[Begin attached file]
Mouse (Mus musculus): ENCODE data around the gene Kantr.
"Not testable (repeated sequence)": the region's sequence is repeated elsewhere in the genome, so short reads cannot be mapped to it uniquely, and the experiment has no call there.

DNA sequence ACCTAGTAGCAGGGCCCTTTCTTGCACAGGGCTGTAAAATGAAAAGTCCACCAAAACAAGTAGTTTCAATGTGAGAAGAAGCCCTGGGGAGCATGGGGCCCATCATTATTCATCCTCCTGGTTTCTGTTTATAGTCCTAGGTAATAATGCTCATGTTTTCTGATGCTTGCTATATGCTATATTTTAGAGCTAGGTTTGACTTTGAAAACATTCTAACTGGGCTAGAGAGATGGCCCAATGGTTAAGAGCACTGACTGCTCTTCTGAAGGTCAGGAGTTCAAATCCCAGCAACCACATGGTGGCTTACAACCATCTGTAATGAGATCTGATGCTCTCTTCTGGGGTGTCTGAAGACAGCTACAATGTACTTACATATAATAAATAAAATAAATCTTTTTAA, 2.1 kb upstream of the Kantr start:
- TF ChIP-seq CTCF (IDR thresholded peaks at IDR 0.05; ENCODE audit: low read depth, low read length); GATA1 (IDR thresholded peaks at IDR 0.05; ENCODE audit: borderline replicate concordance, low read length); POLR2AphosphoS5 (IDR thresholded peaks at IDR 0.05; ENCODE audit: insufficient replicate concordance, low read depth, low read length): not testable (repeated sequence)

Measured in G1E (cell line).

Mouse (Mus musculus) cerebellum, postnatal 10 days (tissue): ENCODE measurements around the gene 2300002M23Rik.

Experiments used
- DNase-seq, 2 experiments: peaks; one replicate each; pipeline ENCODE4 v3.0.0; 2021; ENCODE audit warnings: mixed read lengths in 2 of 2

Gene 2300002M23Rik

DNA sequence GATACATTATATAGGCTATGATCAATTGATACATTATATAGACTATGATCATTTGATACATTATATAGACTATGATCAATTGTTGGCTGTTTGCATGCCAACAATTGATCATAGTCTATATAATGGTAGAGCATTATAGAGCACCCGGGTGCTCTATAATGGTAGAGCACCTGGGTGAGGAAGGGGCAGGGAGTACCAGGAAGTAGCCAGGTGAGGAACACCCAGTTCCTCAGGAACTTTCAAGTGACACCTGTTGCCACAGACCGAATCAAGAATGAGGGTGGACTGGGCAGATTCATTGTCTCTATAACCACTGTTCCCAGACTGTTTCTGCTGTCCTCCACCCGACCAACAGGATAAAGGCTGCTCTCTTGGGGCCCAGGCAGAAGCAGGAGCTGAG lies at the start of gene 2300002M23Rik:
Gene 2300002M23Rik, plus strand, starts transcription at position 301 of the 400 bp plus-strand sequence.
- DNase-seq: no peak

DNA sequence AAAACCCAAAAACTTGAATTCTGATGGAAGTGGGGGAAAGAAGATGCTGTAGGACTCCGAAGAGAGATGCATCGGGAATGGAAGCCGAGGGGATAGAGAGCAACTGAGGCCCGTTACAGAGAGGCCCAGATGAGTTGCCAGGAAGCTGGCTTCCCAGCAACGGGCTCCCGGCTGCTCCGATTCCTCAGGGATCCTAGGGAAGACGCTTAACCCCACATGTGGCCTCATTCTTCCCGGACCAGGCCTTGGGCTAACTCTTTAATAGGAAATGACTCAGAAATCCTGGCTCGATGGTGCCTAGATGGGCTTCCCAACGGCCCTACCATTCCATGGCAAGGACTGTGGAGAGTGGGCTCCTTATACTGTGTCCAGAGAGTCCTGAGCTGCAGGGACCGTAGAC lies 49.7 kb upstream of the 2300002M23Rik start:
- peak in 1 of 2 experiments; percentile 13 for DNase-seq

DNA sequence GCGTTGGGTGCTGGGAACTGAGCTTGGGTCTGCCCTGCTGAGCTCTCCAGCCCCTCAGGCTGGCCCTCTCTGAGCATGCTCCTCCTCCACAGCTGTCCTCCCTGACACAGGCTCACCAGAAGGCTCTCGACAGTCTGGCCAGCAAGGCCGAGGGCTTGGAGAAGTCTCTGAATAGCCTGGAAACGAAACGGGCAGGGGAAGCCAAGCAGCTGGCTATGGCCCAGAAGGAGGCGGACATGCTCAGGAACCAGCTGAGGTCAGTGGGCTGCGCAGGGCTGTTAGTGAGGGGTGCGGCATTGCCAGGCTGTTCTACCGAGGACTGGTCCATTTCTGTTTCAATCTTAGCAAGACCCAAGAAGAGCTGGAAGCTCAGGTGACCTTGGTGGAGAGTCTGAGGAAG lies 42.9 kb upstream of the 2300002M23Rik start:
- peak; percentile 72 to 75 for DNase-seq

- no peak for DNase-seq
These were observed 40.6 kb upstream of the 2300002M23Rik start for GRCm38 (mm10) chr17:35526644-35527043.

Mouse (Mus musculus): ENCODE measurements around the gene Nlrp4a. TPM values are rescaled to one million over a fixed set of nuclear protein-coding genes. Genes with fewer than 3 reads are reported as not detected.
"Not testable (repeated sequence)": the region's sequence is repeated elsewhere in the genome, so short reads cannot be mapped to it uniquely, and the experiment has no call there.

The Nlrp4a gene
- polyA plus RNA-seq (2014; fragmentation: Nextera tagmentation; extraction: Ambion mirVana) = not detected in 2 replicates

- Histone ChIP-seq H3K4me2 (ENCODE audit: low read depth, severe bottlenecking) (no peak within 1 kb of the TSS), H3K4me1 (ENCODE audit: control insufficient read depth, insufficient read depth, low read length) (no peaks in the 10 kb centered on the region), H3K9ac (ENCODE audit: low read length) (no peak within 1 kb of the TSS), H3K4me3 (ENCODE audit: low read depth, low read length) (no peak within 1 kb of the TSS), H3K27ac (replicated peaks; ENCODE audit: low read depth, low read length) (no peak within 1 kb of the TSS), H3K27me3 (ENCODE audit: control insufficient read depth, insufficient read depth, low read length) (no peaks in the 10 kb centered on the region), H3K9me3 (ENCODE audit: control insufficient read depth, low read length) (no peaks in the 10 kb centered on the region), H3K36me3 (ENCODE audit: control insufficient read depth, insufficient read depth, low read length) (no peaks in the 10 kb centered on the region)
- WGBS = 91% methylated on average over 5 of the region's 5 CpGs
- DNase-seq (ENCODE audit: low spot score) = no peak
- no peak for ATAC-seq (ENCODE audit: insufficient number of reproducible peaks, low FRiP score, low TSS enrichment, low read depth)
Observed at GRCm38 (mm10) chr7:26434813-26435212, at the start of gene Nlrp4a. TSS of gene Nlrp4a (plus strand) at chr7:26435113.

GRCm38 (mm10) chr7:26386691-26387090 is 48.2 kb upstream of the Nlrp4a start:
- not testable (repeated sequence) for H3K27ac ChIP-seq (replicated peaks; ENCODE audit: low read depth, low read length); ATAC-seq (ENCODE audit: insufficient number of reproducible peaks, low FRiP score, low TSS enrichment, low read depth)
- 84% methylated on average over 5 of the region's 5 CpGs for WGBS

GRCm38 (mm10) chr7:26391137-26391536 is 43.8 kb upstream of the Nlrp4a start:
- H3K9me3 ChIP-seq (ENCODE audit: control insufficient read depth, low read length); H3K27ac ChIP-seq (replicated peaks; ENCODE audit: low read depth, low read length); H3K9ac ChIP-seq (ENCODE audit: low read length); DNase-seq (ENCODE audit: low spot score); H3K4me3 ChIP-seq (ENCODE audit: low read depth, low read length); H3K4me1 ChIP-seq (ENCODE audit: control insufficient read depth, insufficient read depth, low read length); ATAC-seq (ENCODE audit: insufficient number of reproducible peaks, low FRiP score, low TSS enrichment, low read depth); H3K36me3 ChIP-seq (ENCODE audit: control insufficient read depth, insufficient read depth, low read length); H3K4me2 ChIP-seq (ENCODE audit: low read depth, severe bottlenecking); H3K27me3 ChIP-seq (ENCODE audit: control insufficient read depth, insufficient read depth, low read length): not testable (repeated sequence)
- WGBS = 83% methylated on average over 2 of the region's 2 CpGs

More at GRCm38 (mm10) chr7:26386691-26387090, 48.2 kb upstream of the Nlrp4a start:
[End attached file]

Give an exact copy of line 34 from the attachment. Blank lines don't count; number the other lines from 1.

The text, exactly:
More at GRCm38 (mm10) chr7:26386691-26387090, 48.2 kb upstream of the Nlrp4a start: